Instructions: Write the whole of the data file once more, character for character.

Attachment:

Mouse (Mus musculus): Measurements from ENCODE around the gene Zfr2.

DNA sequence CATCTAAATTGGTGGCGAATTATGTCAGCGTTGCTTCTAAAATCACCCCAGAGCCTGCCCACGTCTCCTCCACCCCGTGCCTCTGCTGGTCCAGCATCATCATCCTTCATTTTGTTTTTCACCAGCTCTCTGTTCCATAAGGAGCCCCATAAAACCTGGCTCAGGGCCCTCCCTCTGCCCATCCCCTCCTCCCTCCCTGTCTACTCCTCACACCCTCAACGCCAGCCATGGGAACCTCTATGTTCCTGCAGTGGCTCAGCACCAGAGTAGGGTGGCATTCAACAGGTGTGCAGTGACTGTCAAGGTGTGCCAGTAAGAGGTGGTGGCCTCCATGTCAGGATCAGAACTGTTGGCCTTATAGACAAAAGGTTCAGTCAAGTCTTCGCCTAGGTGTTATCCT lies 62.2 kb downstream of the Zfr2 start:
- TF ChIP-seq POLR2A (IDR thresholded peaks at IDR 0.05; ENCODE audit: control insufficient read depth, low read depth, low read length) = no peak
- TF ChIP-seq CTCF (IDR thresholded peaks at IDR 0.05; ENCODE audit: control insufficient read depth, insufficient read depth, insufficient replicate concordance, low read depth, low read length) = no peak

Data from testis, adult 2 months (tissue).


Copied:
Mouse (Mus musculus): Measurements from ENCODE around the gene Zfr2.

DNA sequence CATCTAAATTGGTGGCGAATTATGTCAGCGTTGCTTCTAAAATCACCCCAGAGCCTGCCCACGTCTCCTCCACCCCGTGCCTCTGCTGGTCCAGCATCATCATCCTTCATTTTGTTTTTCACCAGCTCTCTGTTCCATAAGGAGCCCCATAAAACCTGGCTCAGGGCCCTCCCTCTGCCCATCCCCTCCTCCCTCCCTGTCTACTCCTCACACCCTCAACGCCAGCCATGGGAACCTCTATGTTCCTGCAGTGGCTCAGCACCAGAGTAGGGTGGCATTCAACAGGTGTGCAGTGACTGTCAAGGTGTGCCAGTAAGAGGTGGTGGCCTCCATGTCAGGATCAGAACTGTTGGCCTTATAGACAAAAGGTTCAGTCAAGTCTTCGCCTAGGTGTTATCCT lies 62.2 kb downstream of the Zfr2 start:
- TF ChIP-seq POLR2A (IDR thresholded peaks at IDR 0.05; ENCODE audit: control insufficient read depth, low read depth, low read length) = no peak
- TF ChIP-seq CTCF (IDR thresholded peaks at IDR 0.05; ENCODE audit: control insufficient read depth, insufficient read depth, insufficient replicate concordance, low read depth, low read length) = no peak

Data from testis, adult 2 months (tissue).